Singapore transformed itself from a colonial port to a global city though good planning and governance based on sound economics. Since early years of independence, the government has embraced public-private collaborations to achieve urban development goals and used market-oriented pricing mechanisms to regulate the use of scarce resources like land and water.
The government’s approach to working with companies and markets has evolved from direct intervention to break cartels and supply building materials for public housing and infrastructure until the 1970s, to withdrawing from non-essential commercial activities over the next two decades, and towards greater private sector participation in major public projects in the new millennium.
In the early decades of development, state-owned firms known as government-linked corporations (GLCs) helped to accelerate infrastructure development and reduce costs. Some GLCs supplied building materials and technology for construction, and others managed state-owned commercial properties. Run largely for profit, these companies were eventually either privatised or divested in the 1990s and 2000s.
However, Singapore’s urban development has for the most part been orchestrated though the Government Land Sales (GLS) programme and land-use regulations, which have evolved with market conditions over the decades.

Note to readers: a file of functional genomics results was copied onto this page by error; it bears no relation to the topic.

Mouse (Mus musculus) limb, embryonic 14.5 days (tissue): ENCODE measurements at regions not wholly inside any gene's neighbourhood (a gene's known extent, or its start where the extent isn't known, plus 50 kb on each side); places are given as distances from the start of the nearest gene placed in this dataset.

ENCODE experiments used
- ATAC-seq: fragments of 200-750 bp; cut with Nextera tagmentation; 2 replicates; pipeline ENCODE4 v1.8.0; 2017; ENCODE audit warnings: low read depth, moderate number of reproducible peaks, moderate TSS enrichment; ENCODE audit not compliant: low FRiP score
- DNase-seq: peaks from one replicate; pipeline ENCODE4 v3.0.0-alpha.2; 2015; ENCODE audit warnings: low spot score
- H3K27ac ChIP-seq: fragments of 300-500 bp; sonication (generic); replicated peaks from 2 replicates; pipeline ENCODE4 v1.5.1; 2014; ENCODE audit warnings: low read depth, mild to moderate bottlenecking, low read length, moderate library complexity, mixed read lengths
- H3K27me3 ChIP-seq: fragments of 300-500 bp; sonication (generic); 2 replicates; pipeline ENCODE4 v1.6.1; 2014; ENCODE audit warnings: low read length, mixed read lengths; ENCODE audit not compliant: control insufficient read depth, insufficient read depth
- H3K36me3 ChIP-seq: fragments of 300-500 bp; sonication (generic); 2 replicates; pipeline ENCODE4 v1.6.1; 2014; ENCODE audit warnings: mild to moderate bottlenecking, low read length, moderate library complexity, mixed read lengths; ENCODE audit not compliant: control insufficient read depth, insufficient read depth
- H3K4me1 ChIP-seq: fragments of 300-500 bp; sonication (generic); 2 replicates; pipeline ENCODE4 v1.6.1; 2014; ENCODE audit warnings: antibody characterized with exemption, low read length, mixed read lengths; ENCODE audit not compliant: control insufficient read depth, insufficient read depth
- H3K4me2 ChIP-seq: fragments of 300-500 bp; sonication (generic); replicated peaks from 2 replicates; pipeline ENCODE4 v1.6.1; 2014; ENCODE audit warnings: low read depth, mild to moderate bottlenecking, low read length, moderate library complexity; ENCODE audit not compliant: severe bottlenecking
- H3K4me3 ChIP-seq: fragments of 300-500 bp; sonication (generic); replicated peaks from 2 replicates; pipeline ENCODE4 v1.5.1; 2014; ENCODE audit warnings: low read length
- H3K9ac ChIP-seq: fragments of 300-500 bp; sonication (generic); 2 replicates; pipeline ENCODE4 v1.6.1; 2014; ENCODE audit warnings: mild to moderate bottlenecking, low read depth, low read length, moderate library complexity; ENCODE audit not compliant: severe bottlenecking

As Singapore’s biggest landowner, the state sells land to private developers, directs its use to fulfil social and economic objectives, and regulates supply to stabilize the property market. Established in 1967, the GLS has ensured the creation of various types of urban spaces to support a growing population and economy.
By attracting private sector participation and influencing outcomes, the government was able to renew the city centre and transform Singapore’s skyline by developing a new downtown boasting of iconic buildings in the Marina Bay area.
An enhanced living environment, better infrastructure, world-class office buildings, hotels and shopping complexes have enabled Singapore to attract global talent, investors, and tourists. This in turn has created jobs and improved living and working conditions for Singaporeans.
At the turn of the century, Singapore shifted towards greater private sector participation in activities previously conducted by the government. However, Public-Private Partnerships (PPPs) were mainly effective in building projects for desalinating seawater, recycling used water and waste-to-energy plants. While PPPs were successful for projects where responsibilities were narrowly defined and measured against clear parameters, multifaceted facilities such as the $1.33 billion Sports Hub proved more challenging to fund and become economically viable.
Working with markets has been a stable feature of Singapore’s development journey and remains a core urban governance principle underpinning the growth of a liveable and sustainable city.